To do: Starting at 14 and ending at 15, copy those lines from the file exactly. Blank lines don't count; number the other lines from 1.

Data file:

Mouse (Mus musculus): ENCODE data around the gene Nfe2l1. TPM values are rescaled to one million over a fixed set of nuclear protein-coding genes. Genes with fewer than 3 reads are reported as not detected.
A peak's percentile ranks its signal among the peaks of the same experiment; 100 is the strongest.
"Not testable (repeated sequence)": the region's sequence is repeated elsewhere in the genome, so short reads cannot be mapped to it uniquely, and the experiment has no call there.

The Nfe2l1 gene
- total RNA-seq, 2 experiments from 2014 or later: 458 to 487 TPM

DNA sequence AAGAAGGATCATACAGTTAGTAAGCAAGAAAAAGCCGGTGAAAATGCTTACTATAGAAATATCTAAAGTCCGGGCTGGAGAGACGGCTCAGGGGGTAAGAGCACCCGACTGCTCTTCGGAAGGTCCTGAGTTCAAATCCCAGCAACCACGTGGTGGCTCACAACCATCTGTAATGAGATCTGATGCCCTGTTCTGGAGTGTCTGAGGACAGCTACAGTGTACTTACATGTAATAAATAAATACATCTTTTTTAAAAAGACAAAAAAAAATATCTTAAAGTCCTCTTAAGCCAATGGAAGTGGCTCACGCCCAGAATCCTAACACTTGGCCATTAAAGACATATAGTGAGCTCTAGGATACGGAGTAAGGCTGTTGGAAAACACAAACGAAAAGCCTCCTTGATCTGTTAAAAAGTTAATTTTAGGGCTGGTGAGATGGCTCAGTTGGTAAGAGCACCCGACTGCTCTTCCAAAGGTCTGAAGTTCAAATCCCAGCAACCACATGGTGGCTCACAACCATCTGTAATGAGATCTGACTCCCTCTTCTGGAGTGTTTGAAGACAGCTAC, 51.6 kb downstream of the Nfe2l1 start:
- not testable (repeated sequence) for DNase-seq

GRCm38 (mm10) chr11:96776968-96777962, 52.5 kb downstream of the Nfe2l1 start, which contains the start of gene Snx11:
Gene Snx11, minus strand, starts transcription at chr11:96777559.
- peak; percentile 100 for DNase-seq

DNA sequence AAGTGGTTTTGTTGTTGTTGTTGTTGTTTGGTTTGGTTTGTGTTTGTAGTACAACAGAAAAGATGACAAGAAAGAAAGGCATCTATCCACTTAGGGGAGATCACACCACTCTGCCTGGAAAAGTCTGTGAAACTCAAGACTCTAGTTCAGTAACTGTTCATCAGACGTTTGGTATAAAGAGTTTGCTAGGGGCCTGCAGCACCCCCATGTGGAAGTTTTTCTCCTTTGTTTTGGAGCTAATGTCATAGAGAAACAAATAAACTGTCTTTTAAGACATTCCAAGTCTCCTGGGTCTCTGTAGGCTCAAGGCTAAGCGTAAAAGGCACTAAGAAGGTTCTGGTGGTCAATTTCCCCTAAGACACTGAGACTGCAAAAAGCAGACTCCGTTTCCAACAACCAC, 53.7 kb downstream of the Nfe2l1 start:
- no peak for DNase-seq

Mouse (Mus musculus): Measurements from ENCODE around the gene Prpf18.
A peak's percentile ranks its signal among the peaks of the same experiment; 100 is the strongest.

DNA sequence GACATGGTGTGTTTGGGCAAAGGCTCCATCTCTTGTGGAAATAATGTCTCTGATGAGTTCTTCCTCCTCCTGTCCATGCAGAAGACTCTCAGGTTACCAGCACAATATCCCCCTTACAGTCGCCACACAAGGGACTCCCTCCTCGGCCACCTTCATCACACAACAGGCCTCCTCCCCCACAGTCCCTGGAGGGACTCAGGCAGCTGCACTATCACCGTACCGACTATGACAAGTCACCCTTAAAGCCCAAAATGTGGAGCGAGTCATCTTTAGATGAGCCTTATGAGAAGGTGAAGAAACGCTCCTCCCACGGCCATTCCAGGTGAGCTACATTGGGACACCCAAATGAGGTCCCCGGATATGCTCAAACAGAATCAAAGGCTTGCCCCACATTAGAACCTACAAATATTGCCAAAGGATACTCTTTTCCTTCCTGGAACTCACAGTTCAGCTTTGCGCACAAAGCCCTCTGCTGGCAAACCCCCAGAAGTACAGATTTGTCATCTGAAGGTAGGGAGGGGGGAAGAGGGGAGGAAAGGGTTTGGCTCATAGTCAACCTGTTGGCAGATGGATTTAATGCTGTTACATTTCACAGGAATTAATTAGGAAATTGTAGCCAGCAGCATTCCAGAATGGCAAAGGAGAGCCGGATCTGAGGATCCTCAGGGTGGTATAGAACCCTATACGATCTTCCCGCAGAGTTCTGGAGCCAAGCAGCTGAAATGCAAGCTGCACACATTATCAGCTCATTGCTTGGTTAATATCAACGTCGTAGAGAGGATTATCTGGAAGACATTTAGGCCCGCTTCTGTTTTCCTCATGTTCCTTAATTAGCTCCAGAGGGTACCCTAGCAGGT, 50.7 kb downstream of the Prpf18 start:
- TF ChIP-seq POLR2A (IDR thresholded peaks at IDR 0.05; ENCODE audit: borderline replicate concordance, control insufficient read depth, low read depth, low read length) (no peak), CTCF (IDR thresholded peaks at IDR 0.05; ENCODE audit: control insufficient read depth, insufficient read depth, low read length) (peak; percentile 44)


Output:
A peak's percentile ranks its signal among the peaks of the same experiment; 100 is the strongest.

DNA sequence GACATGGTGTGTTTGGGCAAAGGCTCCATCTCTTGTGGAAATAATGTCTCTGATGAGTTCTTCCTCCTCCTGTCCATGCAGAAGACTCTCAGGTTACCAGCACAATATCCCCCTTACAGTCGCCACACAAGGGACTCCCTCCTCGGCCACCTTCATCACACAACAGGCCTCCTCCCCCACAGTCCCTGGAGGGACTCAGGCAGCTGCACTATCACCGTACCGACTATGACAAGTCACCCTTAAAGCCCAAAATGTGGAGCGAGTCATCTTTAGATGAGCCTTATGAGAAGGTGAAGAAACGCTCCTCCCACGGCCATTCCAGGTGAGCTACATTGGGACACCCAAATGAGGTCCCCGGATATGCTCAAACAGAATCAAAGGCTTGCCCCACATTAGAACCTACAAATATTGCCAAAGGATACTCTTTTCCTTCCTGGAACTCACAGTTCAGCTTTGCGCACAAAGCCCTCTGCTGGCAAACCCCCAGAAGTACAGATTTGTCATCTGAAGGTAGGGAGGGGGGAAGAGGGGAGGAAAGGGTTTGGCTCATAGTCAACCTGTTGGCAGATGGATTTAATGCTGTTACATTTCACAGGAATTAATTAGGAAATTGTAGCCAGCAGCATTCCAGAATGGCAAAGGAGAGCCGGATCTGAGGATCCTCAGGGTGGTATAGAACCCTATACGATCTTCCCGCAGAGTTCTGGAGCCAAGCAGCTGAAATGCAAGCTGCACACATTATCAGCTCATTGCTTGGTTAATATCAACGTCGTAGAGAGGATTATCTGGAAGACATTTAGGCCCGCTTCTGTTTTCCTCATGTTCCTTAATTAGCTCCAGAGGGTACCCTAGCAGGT, 50.7 kb downstream of the Prpf18 start: